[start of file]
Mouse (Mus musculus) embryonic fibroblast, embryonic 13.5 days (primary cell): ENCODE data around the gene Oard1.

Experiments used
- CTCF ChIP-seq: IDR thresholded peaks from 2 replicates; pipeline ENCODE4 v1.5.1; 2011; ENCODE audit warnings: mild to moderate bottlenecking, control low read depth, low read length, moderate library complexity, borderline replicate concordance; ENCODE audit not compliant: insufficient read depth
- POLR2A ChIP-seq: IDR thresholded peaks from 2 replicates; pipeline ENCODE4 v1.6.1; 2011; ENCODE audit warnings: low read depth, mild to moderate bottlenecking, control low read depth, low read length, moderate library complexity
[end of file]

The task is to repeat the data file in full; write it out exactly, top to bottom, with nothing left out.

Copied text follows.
Mouse (Mus musculus) embryonic fibroblast, embryonic 13.5 days (primary cell): ENCODE data around the gene Oard1.

Experiments used
- CTCF ChIP-seq: IDR thresholded peaks from 2 replicates; pipeline ENCODE4 v1.5.1; 2011; ENCODE audit warnings: mild to moderate bottlenecking, control low read depth, low read length, moderate library complexity, borderline replicate concordance; ENCODE audit not compliant: insufficient read depth
- POLR2A ChIP-seq: IDR thresholded peaks from 2 replicates; pipeline ENCODE4 v1.6.1; 2011; ENCODE audit warnings: low read depth, mild to moderate bottlenecking, control low read depth, low read length, moderate library complexity